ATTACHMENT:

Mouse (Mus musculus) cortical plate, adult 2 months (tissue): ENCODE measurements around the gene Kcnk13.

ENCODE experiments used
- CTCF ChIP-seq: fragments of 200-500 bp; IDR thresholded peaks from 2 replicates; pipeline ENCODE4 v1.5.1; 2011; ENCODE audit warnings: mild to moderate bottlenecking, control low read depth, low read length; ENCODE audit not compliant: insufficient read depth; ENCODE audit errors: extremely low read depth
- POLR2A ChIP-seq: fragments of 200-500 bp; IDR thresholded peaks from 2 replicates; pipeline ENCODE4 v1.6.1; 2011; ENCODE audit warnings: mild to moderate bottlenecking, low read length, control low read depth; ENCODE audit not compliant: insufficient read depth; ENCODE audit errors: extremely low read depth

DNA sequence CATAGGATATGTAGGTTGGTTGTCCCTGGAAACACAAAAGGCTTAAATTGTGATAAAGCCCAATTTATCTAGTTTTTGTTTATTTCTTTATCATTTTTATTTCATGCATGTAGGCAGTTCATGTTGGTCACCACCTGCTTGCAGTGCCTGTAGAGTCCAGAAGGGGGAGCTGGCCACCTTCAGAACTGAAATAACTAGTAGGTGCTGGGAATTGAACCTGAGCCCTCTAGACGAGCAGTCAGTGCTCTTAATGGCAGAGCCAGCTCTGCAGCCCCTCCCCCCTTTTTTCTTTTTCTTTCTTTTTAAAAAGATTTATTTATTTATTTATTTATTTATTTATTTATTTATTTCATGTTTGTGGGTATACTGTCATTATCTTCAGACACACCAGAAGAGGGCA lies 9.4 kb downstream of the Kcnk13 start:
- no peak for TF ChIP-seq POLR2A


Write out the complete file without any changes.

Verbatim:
Mouse (Mus musculus) cortical plate, adult 2 months (tissue): ENCODE measurements around the gene Kcnk13.

ENCODE experiments used
- CTCF ChIP-seq: fragments of 200-500 bp; IDR thresholded peaks from 2 replicates; pipeline ENCODE4 v1.5.1; 2011; ENCODE audit warnings: mild to moderate bottlenecking, control low read depth, low read length; ENCODE audit not compliant: insufficient read depth; ENCODE audit errors: extremely low read depth
- POLR2A ChIP-seq: fragments of 200-500 bp; IDR thresholded peaks from 2 replicates; pipeline ENCODE4 v1.6.1; 2011; ENCODE audit warnings: mild to moderate bottlenecking, low read length, control low read depth; ENCODE audit not compliant: insufficient read depth; ENCODE audit errors: extremely low read depth

DNA sequence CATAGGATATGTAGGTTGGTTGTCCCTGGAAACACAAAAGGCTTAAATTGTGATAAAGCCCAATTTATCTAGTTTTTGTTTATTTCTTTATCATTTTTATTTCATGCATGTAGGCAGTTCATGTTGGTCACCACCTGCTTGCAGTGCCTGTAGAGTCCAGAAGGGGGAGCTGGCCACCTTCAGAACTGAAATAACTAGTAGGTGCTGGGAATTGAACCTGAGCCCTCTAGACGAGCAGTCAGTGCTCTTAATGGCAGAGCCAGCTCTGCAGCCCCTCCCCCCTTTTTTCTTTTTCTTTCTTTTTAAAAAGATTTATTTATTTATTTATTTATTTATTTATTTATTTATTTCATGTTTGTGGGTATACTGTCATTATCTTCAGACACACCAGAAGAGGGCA lies 9.4 kb downstream of the Kcnk13 start:
- no peak for TF ChIP-seq POLR2A